How does the Bible model Biblical discernment? (Acts 15)

How does the Bible model Biblical discernment? (Acts 15) July 14, 2013

Two weeks ago, Jonathan Martin kicked off his “Both And” sermon series on Biblical interpretation by looking at the story of Acts 15, when the Jerusalem church officially decided that circumcision would not be required of the Gentiles. Jonathan titled his sermon “Spirit, Word, Community” after the three components of spiritual discernment that are in play in this passage. These are similar to the four aspects of the Wesleyan Quadrilateral: scripture, tradition, reason, and experience. What is interesting and scandalous about Acts 15 is that the charismatic witness of the Holy Spirit (i.e. experience) has a much greater role to play for the church than scripture itself.

Acts 15 starts off by relating that several people from the Jerusalem church had gone to Antioch where Paul and Barnabas were to teach the Gentile Christians there that it was great they had experienced the Holy Spirit, but they needed to follow the Torah and be circumcised in order to be Christian. It’s important to recognize the context. Nothing Jesus said to his disciples clarified that Christians didn’t have to follow the Jewish law, nor did anything in the Old Testament that the early believers used as their Bible. Our teachings today about being saved by faith and not by the law are the aftermath of the controversy in Acts 15. The Jewish Christians who called for the Gentiles to be circumcised were simply being Biblical.

So Paul and Barnabas go down to Jerusalem to have a debate about this. Let’s take a look at the basis of their argument and the argument of their opponents. Acts 15:4-5 says, “When they came to Jerusalem, they were welcomed by the church and the apostles and the elders, and they reported all that God had done with them. But some believers who belonged to the sect of the Pharisees stood up and said, ‘It is necessary for them to be circumcised and ordered to keep the law of Moses.'”

The law of Moses is the Bible for these early Christians, so it’s a debate between Paul and Barnabas’ testimony of their experience of the Holy Spirit’s work and the Pharisaic Christians who derived their position directly from the Bible. Now to unpack this a little more, let’s think about what that testimony entailed. Paul and Barnabas aren’t simply saying, “We know the Bible says X, but God told us Y. It’s our word against Moses.” They are sharing detailed stories about how people who had horrifically messed up, sinful lives had been powerfully transformed by the Holy Spirit without being circumcised.

Experience is not just saying I have a “sense” in my heart (that I’ve decided is the voice of God) telling me that I don’t have to follow this particular Biblical teaching. Experience is saying something like I realize that Paul told Timothy not to let the women teach, but here is the experiential evidence that God has been at work transforming lives and bringing people to Christ through women who preach, which means I have to interpret Paul’s words to Timothy as being applicable in their context then but not today. It is Biblically mandated to seek the fruit of the Spirit’s work in real life as part of our discernment process (e.g. Luke 6:43-45, Galatians 5:19-23). Paul and Barnabas have seen the fruit of salvation in uncircumcised Gentiles.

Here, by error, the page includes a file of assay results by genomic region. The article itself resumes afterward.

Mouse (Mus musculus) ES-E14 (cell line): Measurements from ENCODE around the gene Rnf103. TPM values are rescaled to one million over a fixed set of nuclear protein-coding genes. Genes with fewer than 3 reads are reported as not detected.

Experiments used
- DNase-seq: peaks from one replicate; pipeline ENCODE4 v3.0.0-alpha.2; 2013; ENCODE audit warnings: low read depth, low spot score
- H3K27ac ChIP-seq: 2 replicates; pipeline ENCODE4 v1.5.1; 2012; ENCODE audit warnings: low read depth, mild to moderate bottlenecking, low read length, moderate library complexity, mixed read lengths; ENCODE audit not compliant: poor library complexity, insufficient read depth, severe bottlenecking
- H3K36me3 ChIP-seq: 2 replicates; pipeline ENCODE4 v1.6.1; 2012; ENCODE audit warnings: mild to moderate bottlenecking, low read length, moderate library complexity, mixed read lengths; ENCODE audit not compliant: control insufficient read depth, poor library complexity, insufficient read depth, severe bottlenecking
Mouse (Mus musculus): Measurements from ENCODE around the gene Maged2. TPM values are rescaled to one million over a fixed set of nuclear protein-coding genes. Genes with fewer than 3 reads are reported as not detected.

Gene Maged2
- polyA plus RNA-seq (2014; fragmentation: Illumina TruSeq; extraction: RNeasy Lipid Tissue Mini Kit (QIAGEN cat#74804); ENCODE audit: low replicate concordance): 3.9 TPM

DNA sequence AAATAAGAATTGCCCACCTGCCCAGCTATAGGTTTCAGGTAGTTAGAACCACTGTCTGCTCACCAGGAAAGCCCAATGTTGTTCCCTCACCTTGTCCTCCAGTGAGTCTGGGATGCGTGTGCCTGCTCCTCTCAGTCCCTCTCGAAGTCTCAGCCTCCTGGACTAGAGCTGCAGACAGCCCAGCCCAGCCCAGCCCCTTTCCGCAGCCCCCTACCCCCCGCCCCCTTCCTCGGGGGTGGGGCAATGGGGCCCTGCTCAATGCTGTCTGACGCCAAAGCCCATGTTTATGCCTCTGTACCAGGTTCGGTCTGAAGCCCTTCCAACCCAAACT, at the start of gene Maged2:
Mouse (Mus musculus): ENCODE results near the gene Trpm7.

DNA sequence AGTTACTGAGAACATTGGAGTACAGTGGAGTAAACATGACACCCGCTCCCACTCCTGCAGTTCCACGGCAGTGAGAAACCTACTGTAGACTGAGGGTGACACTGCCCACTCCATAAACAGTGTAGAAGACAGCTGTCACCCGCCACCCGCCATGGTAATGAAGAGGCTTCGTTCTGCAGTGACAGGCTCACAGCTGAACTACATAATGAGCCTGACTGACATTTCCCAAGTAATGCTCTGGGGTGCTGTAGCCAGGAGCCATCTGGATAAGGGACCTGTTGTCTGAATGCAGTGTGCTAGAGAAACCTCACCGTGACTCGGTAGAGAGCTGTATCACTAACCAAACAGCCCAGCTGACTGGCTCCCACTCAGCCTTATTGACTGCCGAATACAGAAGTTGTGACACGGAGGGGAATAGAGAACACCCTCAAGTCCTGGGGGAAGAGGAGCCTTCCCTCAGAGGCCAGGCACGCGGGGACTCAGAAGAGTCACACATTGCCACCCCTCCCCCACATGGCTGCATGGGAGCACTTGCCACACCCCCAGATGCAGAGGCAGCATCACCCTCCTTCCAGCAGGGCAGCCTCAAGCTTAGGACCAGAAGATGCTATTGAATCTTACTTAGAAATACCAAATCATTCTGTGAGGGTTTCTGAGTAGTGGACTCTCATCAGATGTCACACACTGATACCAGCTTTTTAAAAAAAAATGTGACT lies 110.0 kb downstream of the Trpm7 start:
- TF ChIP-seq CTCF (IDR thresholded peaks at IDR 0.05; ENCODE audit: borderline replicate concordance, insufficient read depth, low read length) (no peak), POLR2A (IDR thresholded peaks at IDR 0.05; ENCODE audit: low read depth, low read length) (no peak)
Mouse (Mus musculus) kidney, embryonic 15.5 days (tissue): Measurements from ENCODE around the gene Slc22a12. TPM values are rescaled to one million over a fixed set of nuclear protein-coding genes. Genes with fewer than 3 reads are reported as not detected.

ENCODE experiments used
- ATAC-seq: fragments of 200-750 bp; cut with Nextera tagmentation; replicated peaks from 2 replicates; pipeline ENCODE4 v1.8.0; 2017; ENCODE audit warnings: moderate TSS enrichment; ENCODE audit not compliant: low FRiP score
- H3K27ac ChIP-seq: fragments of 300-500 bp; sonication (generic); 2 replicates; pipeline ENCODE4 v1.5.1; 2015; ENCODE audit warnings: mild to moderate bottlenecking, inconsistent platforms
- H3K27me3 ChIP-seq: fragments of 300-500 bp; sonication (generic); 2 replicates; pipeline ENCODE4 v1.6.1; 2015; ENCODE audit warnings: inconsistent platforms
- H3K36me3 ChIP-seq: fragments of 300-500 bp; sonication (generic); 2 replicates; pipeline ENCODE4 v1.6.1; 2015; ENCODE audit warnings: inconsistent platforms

So let’s go on and look at what Peter concludes about the Gentile believers in support of Paul and Barnabas’ argument: “God, who knows the human heart, testified to them by giving them the Holy Spirit, just as he did to us; and in cleansing their hearts by faith he has made no distinction between them and us” (vv. 8-9). I didn’t quote all of Peter’s speech, but unlike Peter’s Acts 2 sermon, which is loaded with scriptural references to psalms and prophets, Peter doesn’t cite any Biblical passages as the basis for his opinion here. Whatever specific stories Paul and Barnabas shared was compelling enough for Peter to conclude that God had “cleansed [the Gentiles’] hearts by faith.” So again, Paul and Barnabas’ testimony is not just “Here’s what God told us.” It includes real concrete evidence of the Spirit’s work.

James is the only disciple who points to scripture as part of the conversation (vv. 13-21). He quotes Amos 9:11-12:

After this I will return, and I will rebuild the dwelling of David, which has fallen; from its ruins I will rebuild it, and I will set it up,so that all other peoples may seek the Lord—even all the Gentiles over whom my name has been called. Thus says the Lord, who has been making these things known from long ago.

Jonathan Martin’s commentary on this passage in his sermon is worth just reproducing verbatim:

Tell me what that text has to do with circumcision at all… The only thing that text would seem to confirm is that God does in fact love the Gentiles and wants them to have the life that is in Christ Jesus that has been revealed first to these Jewish believers… If all they had was scripture alone… how on the basis of the text itself would you decide that Gentiles don’t need to be circumcised? There is no way that anyone ever using some sort of good historical-critical method could take that text from the Old Testament and say this conclusively proves that Gentiles don’t need to be circumcised. So what happened? They took seriously the Spirit and how they saw the Spirit working experientially in the community; they took seriously the text from the Old Testament; and then instead of anybody privately on their own feeling like they could figure it out for themselves, they all come together in community to figure out what God is doing.

James was led by the Holy Spirit to understand that particular passage from Amos as a revelation for what the disciples were contemplating. All of this occurred in the context of deep prayer and a mature intimacy with God. The fact that the passage wasn’t directly related to circumcision is actually evidence that James’ intuitive connection came from beyond himself. He didn’t keyword “circumcision” on Biblegateway.com to find the proof-texts for and against. He asked God, and God gave him the passage that applied and the not-at-all self-evident insight that God intended to let the Gentiles stay Gentile in their worship of Him instead of being proselytized by Jews into following Torah, which had been the assumption of how God intended to reach Gentiles and would have been an equally plausible interpretation of Amos 9:11-12.

In other words, James read the Bible prayerfully, under the guidance of the Holy Spirit. Many Christians today think that flipping open their Bible to any page is good enough. They read the Bible no differently than they would read a newspaper horoscope. “Well, I’m having this relationship problem, so let me flip open to a random page or try a few keywords on Biblegateway.com to figure out what I’m supposed to do.” What if God wants to talk to you about something other than your relationship problem? Do you get to decide which questions to ask or do you let God question you when you read the Bible?